Exception handling is a common task we all encounter as a software engineer. But, to properly handle exceptions,
the first thing to understand is the hierarchy of standard exception objects for an OOP language; the hierarchy
is important as it determines which exception handlers (except statement in Python) should handle which exceptions,
and such knowledge is crucial in implementing effective error handling, as you might want to keep the error handling
as narrow as possible in most circumstances. Here we will focus on Python’s Exception objects’ hierarchy.
Since Python 2.5, the base exception handling class is BaseException, every other exception class subclasses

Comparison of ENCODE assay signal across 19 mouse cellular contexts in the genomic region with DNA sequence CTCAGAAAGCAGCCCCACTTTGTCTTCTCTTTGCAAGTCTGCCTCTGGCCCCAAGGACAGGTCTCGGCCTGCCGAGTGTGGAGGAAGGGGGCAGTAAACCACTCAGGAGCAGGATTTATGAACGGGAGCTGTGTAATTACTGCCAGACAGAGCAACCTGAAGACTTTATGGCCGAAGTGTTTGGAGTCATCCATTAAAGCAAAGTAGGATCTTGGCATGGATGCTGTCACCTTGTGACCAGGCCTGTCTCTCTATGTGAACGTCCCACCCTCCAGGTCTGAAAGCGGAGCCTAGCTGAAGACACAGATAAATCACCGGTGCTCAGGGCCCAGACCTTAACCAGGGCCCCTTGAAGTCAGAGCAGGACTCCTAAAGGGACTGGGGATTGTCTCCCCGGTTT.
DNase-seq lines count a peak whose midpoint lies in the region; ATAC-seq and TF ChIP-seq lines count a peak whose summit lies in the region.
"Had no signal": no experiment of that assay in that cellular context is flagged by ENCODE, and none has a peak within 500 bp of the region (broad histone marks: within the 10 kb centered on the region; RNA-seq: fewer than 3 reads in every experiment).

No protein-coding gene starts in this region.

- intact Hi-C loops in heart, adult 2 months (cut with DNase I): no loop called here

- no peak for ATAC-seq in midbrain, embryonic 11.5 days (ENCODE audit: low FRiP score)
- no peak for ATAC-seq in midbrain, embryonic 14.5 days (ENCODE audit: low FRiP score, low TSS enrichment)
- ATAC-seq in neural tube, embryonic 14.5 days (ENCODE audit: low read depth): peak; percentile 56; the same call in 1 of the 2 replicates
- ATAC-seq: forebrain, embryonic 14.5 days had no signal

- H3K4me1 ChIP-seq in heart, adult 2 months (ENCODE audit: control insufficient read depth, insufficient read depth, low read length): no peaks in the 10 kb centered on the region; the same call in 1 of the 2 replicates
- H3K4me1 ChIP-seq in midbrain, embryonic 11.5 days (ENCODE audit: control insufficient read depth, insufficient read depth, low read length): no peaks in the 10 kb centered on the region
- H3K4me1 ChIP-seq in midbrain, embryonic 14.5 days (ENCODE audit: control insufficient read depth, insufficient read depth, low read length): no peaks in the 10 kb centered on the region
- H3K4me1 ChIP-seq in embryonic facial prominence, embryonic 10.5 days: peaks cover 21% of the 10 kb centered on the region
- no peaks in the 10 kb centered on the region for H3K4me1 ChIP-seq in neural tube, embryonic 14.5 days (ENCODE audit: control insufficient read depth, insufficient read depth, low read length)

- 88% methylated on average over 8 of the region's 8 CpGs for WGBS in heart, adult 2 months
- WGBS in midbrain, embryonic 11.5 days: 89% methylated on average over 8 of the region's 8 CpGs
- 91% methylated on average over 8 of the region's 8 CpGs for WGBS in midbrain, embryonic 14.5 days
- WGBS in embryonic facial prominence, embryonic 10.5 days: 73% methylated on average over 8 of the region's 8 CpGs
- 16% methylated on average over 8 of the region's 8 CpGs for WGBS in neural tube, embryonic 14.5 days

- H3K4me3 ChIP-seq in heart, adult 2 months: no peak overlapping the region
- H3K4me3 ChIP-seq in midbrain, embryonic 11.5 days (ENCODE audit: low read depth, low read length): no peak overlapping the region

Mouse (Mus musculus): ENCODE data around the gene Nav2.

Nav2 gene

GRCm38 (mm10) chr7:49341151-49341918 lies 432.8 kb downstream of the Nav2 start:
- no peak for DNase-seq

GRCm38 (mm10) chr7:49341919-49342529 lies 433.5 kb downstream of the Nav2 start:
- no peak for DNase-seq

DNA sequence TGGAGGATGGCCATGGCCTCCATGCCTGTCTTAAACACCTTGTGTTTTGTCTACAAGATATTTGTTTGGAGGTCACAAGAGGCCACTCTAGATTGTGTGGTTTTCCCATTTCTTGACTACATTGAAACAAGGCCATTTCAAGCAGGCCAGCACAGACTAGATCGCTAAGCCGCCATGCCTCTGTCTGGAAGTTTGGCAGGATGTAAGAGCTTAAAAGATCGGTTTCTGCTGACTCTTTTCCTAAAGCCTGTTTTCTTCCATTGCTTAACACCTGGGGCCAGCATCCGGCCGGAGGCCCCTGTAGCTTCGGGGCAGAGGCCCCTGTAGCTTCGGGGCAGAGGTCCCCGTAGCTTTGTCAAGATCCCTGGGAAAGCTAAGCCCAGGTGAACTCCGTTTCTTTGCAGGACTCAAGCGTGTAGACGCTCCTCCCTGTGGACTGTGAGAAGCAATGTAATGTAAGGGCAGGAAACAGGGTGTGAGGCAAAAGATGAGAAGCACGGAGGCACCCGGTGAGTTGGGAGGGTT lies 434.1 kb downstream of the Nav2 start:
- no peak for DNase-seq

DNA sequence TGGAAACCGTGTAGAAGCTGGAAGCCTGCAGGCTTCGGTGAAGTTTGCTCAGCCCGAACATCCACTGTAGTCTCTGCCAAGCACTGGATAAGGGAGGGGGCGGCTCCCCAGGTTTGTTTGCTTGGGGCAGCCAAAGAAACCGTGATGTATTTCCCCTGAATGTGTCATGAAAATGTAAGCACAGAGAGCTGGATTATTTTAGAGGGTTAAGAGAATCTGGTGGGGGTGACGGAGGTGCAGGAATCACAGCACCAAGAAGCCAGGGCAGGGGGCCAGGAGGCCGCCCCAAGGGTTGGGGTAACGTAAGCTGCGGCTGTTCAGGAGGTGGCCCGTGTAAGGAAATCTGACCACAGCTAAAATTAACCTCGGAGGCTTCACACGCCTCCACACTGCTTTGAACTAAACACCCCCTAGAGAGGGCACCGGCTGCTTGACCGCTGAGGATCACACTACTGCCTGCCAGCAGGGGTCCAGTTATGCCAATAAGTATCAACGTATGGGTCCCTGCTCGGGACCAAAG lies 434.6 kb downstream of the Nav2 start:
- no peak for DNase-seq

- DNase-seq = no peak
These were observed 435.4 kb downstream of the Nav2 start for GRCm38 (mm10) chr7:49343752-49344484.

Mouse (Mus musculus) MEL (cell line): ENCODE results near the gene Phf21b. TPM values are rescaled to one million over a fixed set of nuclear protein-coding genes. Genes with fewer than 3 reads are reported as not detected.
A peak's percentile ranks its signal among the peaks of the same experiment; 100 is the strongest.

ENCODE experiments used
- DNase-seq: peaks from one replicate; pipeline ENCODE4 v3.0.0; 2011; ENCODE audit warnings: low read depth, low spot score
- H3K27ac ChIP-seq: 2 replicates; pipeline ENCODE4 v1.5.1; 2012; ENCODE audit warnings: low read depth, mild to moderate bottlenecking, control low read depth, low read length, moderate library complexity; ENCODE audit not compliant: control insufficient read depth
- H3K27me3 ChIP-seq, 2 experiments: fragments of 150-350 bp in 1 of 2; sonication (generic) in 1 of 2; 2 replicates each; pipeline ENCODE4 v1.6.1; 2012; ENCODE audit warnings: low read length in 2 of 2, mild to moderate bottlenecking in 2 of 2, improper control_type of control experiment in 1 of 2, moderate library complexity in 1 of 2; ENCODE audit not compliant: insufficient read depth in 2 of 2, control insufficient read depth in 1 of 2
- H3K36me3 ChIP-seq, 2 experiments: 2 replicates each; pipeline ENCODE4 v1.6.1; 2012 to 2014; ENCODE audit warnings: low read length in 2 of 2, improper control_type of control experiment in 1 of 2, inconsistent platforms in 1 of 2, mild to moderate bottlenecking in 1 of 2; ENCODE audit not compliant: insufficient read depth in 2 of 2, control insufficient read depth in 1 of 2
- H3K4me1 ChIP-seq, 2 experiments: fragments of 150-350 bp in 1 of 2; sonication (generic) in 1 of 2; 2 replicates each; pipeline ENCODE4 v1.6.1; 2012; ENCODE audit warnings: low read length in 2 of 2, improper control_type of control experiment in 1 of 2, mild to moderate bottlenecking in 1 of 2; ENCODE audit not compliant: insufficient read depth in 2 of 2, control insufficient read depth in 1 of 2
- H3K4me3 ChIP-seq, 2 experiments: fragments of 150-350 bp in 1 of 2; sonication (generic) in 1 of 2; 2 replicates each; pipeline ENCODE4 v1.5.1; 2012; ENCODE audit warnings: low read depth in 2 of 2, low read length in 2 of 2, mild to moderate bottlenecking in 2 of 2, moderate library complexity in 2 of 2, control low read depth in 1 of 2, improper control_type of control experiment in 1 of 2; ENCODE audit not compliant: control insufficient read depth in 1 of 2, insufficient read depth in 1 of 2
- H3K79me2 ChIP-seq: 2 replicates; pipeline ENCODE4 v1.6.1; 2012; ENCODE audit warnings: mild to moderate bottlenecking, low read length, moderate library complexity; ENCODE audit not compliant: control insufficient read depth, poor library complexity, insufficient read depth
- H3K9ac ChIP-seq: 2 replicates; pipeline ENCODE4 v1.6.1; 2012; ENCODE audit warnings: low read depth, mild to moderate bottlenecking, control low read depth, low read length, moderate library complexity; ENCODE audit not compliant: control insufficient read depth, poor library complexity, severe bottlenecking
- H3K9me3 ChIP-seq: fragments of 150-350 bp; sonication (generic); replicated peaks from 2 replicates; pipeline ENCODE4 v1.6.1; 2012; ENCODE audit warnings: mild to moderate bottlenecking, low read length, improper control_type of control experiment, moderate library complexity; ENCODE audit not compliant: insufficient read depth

from it (in other words, it is the root of everything). Actually, that is all you need to know, because you can roll
out your own function to print the entire hierarchy:
Voila, and here is the result of the hierarchy for Python 2.7:
Additionally, inspect module has a relevant function getclasstree() which walks the inheritance structure
from bottom (the specific class you are intereseted in) to top (BaseException) and does not print the entire
tree, only the path of the inheritance structure for that specific class, for example:
Check out the built-in Exceptions documentation for Python 2 and Python 3 as they also
contain the information about the complete Exception hierarchy diagrams.